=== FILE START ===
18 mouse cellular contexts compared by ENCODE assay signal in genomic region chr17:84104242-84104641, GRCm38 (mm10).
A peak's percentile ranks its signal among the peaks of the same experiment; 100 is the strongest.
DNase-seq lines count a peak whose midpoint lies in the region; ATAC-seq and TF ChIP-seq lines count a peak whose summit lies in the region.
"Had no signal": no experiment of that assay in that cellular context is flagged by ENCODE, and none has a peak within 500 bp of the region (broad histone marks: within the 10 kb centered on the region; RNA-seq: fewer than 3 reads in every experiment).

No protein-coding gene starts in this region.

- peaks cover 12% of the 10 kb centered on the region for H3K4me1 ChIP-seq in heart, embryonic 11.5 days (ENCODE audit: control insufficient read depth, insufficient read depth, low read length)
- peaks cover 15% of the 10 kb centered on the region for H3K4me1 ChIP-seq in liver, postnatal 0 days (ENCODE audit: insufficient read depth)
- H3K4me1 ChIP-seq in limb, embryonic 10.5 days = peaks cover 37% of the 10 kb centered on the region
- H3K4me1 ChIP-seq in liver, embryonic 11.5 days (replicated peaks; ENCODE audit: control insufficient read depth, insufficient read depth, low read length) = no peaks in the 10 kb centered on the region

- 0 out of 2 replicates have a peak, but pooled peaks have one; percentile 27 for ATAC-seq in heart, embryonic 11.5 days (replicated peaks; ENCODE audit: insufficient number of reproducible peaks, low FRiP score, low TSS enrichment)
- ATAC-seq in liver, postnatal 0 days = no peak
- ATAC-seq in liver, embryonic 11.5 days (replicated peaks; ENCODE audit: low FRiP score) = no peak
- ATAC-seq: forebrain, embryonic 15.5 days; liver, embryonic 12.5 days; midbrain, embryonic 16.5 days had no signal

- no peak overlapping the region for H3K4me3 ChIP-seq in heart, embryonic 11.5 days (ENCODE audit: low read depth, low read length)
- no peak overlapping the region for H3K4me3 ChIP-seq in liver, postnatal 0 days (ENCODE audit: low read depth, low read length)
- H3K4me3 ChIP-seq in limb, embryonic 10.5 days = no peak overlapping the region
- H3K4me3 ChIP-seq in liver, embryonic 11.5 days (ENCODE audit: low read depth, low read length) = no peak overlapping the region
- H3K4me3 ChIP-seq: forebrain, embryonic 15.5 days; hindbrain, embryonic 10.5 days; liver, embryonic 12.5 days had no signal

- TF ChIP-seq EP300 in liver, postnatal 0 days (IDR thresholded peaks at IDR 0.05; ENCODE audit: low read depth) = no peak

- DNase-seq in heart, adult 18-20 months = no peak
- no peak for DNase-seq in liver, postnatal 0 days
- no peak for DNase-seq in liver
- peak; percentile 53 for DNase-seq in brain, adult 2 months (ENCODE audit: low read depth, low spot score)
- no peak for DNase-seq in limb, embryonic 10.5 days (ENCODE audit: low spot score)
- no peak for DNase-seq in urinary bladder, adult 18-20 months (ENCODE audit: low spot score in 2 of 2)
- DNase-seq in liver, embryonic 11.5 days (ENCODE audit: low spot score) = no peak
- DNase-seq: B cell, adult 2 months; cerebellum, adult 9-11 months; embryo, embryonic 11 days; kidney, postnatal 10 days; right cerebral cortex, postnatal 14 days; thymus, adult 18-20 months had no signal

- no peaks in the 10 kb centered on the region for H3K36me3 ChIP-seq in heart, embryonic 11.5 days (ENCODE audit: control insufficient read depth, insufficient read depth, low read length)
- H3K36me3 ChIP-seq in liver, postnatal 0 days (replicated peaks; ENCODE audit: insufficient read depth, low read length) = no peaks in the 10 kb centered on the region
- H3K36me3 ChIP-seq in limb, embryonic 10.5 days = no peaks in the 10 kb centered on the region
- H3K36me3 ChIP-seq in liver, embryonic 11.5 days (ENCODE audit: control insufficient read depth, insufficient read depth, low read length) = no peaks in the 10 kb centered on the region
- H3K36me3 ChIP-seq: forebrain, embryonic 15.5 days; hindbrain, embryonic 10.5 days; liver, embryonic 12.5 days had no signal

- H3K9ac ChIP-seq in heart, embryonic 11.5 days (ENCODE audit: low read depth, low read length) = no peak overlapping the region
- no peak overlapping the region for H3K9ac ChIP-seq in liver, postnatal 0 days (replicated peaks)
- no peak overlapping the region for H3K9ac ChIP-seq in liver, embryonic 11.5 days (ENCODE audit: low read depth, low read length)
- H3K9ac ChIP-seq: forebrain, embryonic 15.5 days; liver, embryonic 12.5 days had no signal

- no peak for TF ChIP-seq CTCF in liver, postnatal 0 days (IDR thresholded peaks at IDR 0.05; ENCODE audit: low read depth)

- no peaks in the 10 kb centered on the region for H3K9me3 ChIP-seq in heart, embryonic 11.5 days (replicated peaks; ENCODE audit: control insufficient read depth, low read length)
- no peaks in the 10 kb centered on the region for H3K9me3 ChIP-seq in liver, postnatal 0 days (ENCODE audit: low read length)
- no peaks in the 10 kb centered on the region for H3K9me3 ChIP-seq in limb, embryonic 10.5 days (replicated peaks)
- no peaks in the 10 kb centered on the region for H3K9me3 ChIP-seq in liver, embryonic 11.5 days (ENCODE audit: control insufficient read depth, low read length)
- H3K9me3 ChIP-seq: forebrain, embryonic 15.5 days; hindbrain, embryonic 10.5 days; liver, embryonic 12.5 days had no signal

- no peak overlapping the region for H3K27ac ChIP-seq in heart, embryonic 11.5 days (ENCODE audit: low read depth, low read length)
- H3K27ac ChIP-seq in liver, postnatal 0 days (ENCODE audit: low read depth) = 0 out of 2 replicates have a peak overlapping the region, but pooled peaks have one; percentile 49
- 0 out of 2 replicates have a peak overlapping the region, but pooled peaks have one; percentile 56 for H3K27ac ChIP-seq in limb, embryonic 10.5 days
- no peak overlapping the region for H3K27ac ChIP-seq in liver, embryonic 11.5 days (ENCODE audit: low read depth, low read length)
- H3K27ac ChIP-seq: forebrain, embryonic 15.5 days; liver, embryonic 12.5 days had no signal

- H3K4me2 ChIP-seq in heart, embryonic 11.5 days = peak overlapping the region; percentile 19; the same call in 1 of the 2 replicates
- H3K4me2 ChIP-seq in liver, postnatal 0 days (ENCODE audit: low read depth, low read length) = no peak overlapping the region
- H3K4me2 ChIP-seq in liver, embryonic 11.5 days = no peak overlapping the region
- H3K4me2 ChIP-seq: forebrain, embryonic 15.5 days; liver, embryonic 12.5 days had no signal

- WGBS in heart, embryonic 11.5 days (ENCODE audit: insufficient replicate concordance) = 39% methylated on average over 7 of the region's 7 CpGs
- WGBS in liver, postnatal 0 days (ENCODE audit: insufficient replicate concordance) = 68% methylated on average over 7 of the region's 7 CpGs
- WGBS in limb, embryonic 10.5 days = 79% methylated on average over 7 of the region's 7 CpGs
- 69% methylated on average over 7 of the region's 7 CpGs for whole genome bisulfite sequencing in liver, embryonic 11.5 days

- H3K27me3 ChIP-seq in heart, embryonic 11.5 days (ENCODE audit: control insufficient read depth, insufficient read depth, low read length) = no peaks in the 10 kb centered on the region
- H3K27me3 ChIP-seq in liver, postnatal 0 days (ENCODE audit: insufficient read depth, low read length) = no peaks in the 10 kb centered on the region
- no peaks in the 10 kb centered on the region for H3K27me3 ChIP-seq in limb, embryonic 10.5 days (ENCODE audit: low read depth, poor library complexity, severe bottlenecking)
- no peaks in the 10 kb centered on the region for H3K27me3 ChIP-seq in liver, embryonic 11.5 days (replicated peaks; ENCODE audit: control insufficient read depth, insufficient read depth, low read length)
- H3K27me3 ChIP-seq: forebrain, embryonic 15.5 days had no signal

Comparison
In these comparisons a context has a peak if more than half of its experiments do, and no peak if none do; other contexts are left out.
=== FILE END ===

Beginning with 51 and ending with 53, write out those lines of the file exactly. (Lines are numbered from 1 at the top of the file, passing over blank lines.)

- H3K4me2 ChIP-seq: forebrain, embryonic 15.5 days; liver, embryonic 12.5 days had no signal

- WGBS in heart, embryonic 11.5 days (ENCODE audit: insufficient replicate concordance) = 39% methylated on average over 7 of the region's 7 CpGs
- WGBS in liver, postnatal 0 days (ENCODE audit: insufficient replicate concordance) = 68% methylated on average over 7 of the region's 7 CpGs